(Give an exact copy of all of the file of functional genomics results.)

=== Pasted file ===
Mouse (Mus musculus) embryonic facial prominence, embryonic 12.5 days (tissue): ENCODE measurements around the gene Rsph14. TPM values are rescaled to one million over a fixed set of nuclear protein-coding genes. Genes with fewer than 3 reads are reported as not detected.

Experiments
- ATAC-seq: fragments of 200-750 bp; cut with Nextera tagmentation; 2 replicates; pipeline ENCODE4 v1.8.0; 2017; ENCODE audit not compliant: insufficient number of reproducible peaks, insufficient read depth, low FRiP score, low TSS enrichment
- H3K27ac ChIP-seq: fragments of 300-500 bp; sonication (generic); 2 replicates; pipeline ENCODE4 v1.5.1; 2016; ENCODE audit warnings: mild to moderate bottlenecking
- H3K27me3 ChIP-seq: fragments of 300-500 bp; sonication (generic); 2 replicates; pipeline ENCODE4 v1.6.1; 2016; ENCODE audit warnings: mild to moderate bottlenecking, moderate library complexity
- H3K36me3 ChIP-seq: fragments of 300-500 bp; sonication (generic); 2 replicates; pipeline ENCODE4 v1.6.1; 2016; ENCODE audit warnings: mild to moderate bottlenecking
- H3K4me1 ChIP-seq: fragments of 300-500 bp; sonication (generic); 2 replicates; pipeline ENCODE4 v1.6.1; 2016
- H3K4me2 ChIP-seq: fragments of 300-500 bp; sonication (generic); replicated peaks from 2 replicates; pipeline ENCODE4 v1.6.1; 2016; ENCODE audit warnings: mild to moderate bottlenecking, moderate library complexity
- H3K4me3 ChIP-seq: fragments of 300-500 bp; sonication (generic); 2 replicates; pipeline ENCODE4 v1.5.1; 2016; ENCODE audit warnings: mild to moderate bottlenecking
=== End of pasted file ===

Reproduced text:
Mouse (Mus musculus) embryonic facial prominence, embryonic 12.5 days (tissue): ENCODE measurements around the gene Rsph14. TPM values are rescaled to one million over a fixed set of nuclear protein-coding genes. Genes with fewer than 3 reads are reported as not detected.

Experiments
- ATAC-seq: fragments of 200-750 bp; cut with Nextera tagmentation; 2 replicates; pipeline ENCODE4 v1.8.0; 2017; ENCODE audit not compliant: insufficient number of reproducible peaks, insufficient read depth, low FRiP score, low TSS enrichment
- H3K27ac ChIP-seq: fragments of 300-500 bp; sonication (generic); 2 replicates; pipeline ENCODE4 v1.5.1; 2016; ENCODE audit warnings: mild to moderate bottlenecking
- H3K27me3 ChIP-seq: fragments of 300-500 bp; sonication (generic); 2 replicates; pipeline ENCODE4 v1.6.1; 2016; ENCODE audit warnings: mild to moderate bottlenecking, moderate library complexity
- H3K36me3 ChIP-seq: fragments of 300-500 bp; sonication (generic); 2 replicates; pipeline ENCODE4 v1.6.1; 2016; ENCODE audit warnings: mild to moderate bottlenecking
- H3K4me1 ChIP-seq: fragments of 300-500 bp; sonication (generic); 2 replicates; pipeline ENCODE4 v1.6.1; 2016
- H3K4me2 ChIP-seq: fragments of 300-500 bp; sonication (generic); replicated peaks from 2 replicates; pipeline ENCODE4 v1.6.1; 2016; ENCODE audit warnings: mild to moderate bottlenecking, moderate library complexity
- H3K4me3 ChIP-seq: fragments of 300-500 bp; sonication (generic); 2 replicates; pipeline ENCODE4 v1.5.1; 2016; ENCODE audit warnings: mild to moderate bottlenecking